How Long Does it Take to Get an LLC in Mississippi ? (2024 Guide)


Starting your own Limited Liability Company can feel like a massive undertaking. But honestly, a lot of the work has already been done if you’ve researched different business entity types and chose an LLC over a corporation. The biggest hurdle is all of the paperwork. But how long does it take to get an LLC after you’ve submitted all of your paperwork? We’ll tell you all about the LLC formation time frames in Mississippi, the formation process, and the business environment in the state in this complete guide. 

Discovering Mississippi

Mississippi is often called the magnolia state because of the numerous magnolia trees growing in the state. It’s bordered by Tennessee, Alabama, the Gulf of Mexico, Louisiana, Arkansas, and the Mississippi River. 

Some of the geographic features you can find in the state include the Mississippi Alluvial Plain, which is a flood plain starting at the Mississippi river and stretching to the eastern part of the state. It has super rich, fertile soil. There’s also the Gulf Coastal Plain that includes most of the state and is home to the Red Clay Hills, as well as Holly Springs National Forest. There are also more than 160 miles of marine forests, beaches and bayous. 

Around 65% of the state is covered in forests. Mississippi’s oak and hickory woods are coveted because of their stunning grains and are often used for flooring and furniture. Its other top resource is its fertile soil, where soybeans, sweet potatoes and more are grown. 

Economic Overview of Mississippi

The GSP, or Gross State Product, of Mississippi is $105.1 billion, which has experienced a growth rate from 2018-2023 of 15.9k%. 

The top industries in Mississippi according to revenue are hospitals, Petroleum Refining, New Car Dealers, Gas Stations with Convenience Stores and Electric Power Transmission. The biggest employers in the state are Walmart Inc., the State of Mississippi, Toyota Motor Corp,, Inc., and North Mississippi Health Services. And the sectors that contribute the most to the state’s GDP (Gross Domestic Product) are Manufacturing, Real Estate & Rental & Leasing, Retail Trade, Healthcare & Social Assistance, and Wholesale Trade. 

The top industries in the state are forestry and agriculture. It’s one of the top producers of farm-raised catfish in the nation, as well as cotton, sweet potatoes and pulpwood.

Business Environment in Mississippi

According to, Mississippi ranks #50 in the nation for business environment, #48 for employment, and #48 for growth. It’s rated #42 for long-term fiscal stability and #46 for short-term fiscal stability. 

It’s rated #2 for affordability, #50 for economic opportunity and #36 for equality. The cost of living index in the state is 87.3 (the national average is 100.0), the median household income is $52,719 (national average is $74,755) and the state’s poverty rate is 19.1%, which is well above the national average of 12.6%. 

In regard to infrastructure, it’s rated #46 for transportation. 30.0% of the state’s roads are in poor condition, while the national average is 18.3%.

State-Specific Regulations and Incentives for Forming an LLC in Mississippi

Here’s a look at some of the programs and incentives provided by Mississippi to help businesses. 

  • Advantage Jobs Incentive Program: Businesses that qualify and create a minimum of 25 jobs that pay at least 110% of the state or county’s average wage, or businesses in information processing or data that create a minimum of 200 jobs could receive a rebate for a percentage of the business’s payroll for as long as 10 years. The rebate amount is as much as 90% of the state income taxes that are withheld from employees.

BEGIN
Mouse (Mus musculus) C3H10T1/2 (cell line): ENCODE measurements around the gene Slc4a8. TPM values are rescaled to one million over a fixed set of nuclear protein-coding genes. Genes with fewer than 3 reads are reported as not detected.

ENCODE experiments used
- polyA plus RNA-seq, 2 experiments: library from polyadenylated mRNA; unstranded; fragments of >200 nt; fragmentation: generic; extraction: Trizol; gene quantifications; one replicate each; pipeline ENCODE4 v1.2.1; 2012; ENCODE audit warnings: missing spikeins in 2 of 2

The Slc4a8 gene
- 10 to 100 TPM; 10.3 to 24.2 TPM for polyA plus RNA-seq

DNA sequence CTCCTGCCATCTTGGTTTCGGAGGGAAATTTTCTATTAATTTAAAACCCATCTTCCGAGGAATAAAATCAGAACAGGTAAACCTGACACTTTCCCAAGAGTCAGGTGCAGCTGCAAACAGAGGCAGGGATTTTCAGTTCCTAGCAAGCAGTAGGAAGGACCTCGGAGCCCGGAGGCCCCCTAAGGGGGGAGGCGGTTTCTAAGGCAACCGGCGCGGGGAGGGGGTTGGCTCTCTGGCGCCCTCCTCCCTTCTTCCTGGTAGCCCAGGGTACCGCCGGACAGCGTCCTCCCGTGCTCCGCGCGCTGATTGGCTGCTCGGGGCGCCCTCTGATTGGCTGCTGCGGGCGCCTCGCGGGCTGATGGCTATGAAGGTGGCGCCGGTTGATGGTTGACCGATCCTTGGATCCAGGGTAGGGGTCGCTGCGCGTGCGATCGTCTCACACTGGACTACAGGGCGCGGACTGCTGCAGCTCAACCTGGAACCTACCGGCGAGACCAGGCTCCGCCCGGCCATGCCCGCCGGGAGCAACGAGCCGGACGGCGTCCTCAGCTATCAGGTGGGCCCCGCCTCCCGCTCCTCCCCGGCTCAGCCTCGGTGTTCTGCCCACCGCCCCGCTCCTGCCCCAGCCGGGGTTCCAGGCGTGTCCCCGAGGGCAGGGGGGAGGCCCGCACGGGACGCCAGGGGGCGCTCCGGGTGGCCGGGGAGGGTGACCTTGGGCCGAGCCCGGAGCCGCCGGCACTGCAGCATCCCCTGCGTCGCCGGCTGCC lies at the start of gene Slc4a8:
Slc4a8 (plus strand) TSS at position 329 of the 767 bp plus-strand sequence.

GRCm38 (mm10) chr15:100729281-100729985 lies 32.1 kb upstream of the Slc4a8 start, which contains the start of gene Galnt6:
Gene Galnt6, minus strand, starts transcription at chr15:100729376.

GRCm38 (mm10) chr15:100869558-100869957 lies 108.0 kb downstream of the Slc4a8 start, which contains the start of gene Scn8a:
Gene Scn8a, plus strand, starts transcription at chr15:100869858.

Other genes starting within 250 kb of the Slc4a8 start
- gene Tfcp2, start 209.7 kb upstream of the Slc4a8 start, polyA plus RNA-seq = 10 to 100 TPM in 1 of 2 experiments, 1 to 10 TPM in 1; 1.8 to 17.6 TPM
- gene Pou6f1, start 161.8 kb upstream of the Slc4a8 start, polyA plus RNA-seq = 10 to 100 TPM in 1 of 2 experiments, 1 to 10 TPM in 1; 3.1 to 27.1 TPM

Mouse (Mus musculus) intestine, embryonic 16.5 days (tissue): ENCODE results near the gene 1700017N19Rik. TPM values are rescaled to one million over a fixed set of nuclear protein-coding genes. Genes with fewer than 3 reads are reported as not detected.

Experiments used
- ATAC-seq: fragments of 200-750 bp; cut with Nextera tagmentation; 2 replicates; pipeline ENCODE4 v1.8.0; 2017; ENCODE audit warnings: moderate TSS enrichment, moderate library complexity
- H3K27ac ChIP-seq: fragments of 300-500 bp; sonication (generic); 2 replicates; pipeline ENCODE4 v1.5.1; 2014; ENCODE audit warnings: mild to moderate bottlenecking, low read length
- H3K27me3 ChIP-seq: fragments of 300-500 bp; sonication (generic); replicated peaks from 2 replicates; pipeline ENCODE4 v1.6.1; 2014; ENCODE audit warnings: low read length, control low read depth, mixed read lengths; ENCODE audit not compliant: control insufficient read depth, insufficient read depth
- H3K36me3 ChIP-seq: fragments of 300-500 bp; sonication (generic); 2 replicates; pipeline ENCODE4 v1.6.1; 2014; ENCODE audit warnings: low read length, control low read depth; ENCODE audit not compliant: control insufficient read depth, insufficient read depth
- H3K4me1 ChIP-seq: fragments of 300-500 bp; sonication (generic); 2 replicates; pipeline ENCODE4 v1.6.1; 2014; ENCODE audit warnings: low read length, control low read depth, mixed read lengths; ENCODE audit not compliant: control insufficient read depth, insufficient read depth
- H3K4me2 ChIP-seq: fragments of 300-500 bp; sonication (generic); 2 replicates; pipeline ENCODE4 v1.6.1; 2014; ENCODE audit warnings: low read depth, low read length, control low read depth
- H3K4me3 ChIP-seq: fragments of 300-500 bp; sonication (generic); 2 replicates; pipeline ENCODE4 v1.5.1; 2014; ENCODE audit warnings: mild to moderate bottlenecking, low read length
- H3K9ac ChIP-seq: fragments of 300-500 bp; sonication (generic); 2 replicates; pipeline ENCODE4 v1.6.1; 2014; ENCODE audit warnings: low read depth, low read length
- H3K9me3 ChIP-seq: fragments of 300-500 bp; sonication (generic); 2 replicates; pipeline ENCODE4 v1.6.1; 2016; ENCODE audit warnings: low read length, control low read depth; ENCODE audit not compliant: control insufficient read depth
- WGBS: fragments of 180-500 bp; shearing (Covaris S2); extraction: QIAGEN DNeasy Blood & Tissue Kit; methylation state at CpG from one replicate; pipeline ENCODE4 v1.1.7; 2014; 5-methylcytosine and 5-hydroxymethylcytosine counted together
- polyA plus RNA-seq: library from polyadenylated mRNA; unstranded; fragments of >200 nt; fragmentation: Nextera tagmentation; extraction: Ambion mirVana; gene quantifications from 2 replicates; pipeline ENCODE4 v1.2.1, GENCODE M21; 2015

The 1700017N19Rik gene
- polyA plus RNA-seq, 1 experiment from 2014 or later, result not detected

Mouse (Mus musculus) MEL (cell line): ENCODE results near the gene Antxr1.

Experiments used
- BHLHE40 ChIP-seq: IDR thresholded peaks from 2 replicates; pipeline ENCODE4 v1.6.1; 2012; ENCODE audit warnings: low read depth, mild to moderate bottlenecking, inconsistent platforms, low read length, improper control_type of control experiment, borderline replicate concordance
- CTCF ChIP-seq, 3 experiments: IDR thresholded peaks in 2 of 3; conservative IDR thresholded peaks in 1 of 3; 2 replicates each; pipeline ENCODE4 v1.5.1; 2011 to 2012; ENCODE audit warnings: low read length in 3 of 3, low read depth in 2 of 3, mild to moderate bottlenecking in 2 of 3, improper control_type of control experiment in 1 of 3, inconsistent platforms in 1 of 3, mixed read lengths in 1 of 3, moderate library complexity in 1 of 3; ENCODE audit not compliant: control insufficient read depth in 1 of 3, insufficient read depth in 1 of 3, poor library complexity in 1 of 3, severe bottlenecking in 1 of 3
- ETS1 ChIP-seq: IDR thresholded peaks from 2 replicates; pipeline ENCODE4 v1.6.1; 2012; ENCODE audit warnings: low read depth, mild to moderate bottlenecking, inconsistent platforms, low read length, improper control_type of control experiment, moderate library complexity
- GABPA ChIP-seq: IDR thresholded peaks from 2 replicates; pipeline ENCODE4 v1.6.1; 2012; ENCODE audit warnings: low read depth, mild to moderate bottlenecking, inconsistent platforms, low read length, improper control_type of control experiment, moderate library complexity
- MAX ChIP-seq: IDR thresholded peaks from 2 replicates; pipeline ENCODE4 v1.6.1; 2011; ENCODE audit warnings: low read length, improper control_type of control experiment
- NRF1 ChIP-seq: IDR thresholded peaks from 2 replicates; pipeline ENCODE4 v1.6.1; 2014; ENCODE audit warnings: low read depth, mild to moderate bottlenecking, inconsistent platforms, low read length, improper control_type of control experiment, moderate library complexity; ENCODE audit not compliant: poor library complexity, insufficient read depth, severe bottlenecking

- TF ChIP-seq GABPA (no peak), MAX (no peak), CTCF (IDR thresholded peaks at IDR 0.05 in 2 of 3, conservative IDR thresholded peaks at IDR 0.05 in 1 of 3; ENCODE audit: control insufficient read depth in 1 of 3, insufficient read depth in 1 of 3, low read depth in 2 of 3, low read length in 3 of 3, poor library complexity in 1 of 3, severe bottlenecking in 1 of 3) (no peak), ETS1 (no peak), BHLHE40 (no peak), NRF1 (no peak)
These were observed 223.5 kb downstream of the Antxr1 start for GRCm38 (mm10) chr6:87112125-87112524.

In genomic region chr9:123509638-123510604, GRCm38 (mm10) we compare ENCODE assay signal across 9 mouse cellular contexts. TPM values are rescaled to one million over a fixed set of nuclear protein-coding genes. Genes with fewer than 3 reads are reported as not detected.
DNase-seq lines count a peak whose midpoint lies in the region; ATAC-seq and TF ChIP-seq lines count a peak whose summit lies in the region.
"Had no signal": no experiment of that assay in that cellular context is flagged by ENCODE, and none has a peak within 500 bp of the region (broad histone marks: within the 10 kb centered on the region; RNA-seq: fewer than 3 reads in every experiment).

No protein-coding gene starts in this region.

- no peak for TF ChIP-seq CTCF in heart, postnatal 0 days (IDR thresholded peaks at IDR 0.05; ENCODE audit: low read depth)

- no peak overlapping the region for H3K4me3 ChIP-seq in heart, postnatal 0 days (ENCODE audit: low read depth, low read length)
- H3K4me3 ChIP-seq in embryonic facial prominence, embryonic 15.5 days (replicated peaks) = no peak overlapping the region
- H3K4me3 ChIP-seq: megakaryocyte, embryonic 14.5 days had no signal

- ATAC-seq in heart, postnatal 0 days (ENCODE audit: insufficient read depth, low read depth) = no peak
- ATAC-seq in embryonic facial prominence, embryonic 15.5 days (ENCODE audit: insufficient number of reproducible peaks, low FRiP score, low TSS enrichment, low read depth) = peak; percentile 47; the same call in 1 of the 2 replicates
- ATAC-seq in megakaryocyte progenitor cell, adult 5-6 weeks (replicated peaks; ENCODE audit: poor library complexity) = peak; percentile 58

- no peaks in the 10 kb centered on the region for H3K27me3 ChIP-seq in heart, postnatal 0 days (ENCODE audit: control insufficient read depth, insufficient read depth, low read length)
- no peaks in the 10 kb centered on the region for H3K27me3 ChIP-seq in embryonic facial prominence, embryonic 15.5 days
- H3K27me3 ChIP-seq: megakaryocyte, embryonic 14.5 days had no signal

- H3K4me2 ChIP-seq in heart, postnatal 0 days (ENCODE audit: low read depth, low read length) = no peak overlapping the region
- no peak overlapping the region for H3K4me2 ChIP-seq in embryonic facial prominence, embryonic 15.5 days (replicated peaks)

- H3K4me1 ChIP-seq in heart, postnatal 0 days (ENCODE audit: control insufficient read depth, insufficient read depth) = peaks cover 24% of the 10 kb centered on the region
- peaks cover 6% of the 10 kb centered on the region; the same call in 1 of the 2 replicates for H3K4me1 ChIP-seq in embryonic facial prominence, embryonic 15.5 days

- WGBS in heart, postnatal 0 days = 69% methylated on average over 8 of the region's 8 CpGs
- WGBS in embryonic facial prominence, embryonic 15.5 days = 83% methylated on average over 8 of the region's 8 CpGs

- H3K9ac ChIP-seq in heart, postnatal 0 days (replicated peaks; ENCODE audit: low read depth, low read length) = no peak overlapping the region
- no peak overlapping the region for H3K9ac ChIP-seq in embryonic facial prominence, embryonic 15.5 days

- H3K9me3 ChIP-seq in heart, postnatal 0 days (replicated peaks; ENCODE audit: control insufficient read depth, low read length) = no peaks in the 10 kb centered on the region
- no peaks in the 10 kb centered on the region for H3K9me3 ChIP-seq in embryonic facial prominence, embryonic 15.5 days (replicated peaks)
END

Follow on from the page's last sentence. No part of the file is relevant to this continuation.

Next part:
• Jobs Tax Credit: Businesses that increase the population of the state can qualify for a tax credit designed to offset as much as 50% of the corporate income tax. The credits can be obtained for a 5-year period after the jobs are created. You get a credit for 10% of payroll for projects located in a Tier 3 area (less developed) which creates a minimum of 10 new jobs over a one-year period. A credit of 5.0% of payroll for projects located in a Tier 2 area (moderately developed) which creates a minimum of 15 new jobs over a one-year period. A credit of 2.5% of payroll for projects located in a Tier 1 area (more developed) which creates at least 20 new jobs over a one-year period. 
  • National or Regional Headquarters Tax Credit: A business that establishes or expands either regional or national corporate headquarters in the state can get a tax credit of $500-$2,000 for every full-time job that’s created. The credit amount is determined according to the wage levels of the jobs created. You must create a minimum of 20 new jobs at the headquarters to qualify for the credit. And you can use the credit to offset as much as 50% of the company’s tax liability during a given year. 
  • Research and Development Skills Tax Credit: These tax credits equal $1,000 per employee per year during a 5-year period and can be claimed by businesses for positions that require research and development skills. The Research and Development Skills Tax Credit can offset as much as 50% of income tax. 
  • Manufacturing Investment Tax Credit: Mississippi provides an investment tax credit for companies that have maintained upkeep of manufacturing facilities in Mississippi for the past 2 years. Requirements to qualify for the credit include an investment minimum of $1 million in equipment and/or buildings. The tax credit can range from 5% of the investment, or a maximum of $1 million per project. The tax credits can offset as much as 50% of the company’s tax liability for the year. 
  • Rural Economic Development Tax Credits: These credits are designed to reduce the corporate income tax in Mississippi. They’re for companies that use industrial revenue bonds from the Mississippi Business Finance Corporation. The amounts are based on the amount of bond-related debt service that has been paid on these bonds. These credits can be used to offset as much as 80% of state corporate income tax liability every year throughout the life of the bond. There are other eligibility requirements based on your company’s industry sector, as well.